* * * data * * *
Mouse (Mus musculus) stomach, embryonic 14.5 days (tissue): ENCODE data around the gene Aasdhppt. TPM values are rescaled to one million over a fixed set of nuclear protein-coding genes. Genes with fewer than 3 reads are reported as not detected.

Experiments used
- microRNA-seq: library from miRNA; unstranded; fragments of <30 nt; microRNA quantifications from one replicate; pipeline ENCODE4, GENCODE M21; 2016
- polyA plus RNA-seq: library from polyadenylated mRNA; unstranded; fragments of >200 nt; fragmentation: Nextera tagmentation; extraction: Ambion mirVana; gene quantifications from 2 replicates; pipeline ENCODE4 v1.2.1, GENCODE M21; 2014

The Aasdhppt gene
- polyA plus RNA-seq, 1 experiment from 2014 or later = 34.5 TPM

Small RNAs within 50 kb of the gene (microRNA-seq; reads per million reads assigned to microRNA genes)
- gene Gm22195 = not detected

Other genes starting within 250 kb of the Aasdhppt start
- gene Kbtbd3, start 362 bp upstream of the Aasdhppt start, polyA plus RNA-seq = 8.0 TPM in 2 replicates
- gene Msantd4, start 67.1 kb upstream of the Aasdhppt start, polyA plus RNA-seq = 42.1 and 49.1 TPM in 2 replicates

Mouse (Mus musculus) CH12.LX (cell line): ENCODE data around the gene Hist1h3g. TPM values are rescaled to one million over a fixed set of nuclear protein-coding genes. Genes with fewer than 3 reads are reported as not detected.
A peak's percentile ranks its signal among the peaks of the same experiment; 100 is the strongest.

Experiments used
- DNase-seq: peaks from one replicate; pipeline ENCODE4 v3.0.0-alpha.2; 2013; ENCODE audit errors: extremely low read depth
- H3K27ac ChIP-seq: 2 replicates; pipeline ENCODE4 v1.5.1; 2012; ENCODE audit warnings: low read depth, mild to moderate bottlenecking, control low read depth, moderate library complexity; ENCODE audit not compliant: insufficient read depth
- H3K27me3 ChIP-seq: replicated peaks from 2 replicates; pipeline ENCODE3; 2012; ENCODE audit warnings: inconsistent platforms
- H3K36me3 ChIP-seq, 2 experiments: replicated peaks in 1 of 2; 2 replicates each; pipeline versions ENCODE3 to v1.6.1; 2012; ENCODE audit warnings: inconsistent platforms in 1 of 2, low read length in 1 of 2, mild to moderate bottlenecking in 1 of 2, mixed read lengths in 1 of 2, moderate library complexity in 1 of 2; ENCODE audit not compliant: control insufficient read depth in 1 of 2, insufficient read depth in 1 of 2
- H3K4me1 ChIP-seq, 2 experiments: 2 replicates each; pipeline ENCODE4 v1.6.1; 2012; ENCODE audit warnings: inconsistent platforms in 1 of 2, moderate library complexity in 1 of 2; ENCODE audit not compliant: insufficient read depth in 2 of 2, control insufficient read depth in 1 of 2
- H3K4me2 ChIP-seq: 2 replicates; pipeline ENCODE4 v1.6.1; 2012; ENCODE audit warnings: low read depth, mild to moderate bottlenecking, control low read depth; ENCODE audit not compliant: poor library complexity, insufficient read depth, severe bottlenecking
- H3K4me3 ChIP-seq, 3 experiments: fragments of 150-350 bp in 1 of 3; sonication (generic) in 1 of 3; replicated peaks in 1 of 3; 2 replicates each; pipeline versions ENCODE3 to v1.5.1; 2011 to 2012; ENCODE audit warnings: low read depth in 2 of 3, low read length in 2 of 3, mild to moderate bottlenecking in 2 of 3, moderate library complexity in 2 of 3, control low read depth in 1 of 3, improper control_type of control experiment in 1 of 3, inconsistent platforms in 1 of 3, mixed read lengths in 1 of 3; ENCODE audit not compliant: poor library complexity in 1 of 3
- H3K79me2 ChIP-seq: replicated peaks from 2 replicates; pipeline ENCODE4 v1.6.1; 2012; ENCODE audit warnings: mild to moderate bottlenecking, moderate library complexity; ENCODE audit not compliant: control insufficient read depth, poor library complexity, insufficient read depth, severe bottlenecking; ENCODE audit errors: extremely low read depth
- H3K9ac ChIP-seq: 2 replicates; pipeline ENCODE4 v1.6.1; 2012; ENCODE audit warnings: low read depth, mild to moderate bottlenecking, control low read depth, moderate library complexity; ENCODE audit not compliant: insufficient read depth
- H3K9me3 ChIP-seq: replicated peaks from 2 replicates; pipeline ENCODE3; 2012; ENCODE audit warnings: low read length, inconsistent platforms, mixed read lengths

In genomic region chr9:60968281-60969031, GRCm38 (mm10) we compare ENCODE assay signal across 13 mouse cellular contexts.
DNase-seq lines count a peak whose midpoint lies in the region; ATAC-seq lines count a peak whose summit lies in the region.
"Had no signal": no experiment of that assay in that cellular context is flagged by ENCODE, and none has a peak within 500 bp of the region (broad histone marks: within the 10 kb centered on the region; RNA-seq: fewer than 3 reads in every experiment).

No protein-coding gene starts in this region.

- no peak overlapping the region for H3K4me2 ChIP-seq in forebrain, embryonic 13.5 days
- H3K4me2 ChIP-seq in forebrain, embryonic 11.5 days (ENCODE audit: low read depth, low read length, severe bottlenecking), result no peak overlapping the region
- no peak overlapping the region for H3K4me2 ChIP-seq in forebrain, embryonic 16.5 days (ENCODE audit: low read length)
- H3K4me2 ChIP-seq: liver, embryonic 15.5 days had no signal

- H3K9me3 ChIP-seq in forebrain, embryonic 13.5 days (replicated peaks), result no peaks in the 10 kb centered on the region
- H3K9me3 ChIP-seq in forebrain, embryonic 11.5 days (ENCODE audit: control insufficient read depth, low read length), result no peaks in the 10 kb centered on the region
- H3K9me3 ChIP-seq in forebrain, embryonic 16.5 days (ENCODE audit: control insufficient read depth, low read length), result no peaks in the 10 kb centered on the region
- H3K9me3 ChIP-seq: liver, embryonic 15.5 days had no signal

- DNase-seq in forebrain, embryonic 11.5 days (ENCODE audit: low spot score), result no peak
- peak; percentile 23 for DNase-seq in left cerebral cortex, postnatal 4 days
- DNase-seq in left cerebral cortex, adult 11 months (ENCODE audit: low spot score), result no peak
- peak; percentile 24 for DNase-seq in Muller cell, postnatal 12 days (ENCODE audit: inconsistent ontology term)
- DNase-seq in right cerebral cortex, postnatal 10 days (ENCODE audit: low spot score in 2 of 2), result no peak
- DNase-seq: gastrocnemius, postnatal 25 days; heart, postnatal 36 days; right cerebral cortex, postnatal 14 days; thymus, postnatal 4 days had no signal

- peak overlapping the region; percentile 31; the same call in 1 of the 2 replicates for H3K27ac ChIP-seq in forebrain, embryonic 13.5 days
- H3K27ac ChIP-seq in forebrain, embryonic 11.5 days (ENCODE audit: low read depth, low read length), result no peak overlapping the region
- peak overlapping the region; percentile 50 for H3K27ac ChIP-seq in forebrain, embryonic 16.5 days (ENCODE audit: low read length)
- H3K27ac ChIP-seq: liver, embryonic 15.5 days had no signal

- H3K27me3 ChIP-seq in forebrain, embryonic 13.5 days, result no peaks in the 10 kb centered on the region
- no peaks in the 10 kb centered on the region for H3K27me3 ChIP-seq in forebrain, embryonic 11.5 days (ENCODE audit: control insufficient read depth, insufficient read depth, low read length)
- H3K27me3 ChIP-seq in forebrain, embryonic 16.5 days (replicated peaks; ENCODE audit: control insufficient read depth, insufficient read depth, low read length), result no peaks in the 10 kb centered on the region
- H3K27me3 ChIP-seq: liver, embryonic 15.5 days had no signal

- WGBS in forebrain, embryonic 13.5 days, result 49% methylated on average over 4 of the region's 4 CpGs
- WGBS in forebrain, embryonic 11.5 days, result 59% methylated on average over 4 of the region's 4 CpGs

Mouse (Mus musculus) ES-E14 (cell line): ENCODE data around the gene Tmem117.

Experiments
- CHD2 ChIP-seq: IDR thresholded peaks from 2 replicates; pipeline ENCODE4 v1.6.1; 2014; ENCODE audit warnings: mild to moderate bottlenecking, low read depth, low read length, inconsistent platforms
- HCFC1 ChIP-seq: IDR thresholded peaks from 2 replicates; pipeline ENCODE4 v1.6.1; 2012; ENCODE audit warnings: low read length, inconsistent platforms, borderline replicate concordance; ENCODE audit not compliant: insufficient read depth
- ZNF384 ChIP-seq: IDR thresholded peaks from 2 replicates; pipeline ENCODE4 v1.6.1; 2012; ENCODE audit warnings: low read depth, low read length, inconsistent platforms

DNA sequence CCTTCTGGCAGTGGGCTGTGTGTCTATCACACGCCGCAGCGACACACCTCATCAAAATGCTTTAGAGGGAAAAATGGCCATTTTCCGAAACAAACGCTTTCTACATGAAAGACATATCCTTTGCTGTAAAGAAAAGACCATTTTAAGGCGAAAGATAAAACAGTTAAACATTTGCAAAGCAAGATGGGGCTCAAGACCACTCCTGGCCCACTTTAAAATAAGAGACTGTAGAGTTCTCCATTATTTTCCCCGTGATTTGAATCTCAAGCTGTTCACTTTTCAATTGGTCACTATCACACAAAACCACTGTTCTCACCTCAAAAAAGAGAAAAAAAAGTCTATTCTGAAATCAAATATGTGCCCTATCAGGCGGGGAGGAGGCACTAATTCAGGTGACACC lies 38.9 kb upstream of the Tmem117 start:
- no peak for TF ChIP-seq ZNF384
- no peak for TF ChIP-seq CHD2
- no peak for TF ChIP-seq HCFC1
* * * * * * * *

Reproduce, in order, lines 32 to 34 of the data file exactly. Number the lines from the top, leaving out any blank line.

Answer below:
- H3K4me2 ChIP-seq: liver, embryonic 15.5 days had no signal

- H3K9me3 ChIP-seq in forebrain, embryonic 13.5 days (replicated peaks), result no peaks in the 10 kb centered on the region
- H3K9me3 ChIP-seq in forebrain, embryonic 11.5 days (ENCODE audit: control insufficient read depth, low read length), result no peaks in the 10 kb centered on the region